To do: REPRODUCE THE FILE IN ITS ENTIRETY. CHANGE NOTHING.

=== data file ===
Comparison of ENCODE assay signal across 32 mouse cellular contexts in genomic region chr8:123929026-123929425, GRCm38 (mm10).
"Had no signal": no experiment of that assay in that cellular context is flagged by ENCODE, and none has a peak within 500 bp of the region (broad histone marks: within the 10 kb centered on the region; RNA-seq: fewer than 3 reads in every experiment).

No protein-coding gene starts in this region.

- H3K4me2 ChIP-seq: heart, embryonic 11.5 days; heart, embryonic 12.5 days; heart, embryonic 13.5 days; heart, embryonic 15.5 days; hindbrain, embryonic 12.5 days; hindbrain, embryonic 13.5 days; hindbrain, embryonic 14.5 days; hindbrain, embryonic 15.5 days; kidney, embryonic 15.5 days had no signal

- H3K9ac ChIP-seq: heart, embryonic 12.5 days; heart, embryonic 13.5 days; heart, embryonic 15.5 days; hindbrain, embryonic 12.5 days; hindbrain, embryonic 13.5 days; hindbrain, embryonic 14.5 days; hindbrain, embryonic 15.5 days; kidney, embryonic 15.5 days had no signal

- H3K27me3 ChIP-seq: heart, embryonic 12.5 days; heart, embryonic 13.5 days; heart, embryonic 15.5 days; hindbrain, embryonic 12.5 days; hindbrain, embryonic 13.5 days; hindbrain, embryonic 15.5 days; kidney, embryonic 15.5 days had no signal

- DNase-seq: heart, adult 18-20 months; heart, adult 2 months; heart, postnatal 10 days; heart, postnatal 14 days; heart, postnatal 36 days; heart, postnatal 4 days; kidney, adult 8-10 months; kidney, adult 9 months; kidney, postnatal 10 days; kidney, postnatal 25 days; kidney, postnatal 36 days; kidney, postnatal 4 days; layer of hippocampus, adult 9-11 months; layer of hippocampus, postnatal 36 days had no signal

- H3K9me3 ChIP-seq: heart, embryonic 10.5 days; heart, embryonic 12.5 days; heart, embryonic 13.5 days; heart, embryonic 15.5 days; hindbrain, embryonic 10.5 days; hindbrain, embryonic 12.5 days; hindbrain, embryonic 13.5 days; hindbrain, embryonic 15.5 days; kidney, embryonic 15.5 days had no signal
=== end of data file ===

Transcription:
Comparison of ENCODE assay signal across 32 mouse cellular contexts in genomic region chr8:123929026-123929425, GRCm38 (mm10).
"Had no signal": no experiment of that assay in that cellular context is flagged by ENCODE, and none has a peak within 500 bp of the region (broad histone marks: within the 10 kb centered on the region; RNA-seq: fewer than 3 reads in every experiment).

No protein-coding gene starts in this region.

- H3K4me2 ChIP-seq: heart, embryonic 11.5 days; heart, embryonic 12.5 days; heart, embryonic 13.5 days; heart, embryonic 15.5 days; hindbrain, embryonic 12.5 days; hindbrain, embryonic 13.5 days; hindbrain, embryonic 14.5 days; hindbrain, embryonic 15.5 days; kidney, embryonic 15.5 days had no signal

- H3K9ac ChIP-seq: heart, embryonic 12.5 days; heart, embryonic 13.5 days; heart, embryonic 15.5 days; hindbrain, embryonic 12.5 days; hindbrain, embryonic 13.5 days; hindbrain, embryonic 14.5 days; hindbrain, embryonic 15.5 days; kidney, embryonic 15.5 days had no signal

- H3K27me3 ChIP-seq: heart, embryonic 12.5 days; heart, embryonic 13.5 days; heart, embryonic 15.5 days; hindbrain, embryonic 12.5 days; hindbrain, embryonic 13.5 days; hindbrain, embryonic 15.5 days; kidney, embryonic 15.5 days had no signal

- DNase-seq: heart, adult 18-20 months; heart, adult 2 months; heart, postnatal 10 days; heart, postnatal 14 days; heart, postnatal 36 days; heart, postnatal 4 days; kidney, adult 8-10 months; kidney, adult 9 months; kidney, postnatal 10 days; kidney, postnatal 25 days; kidney, postnatal 36 days; kidney, postnatal 4 days; layer of hippocampus, adult 9-11 months; layer of hippocampus, postnatal 36 days had no signal

- H3K9me3 ChIP-seq: heart, embryonic 10.5 days; heart, embryonic 12.5 days; heart, embryonic 13.5 days; heart, embryonic 15.5 days; hindbrain, embryonic 10.5 days; hindbrain, embryonic 12.5 days; hindbrain, embryonic 13.5 days; hindbrain, embryonic 15.5 days; kidney, embryonic 15.5 days had no signal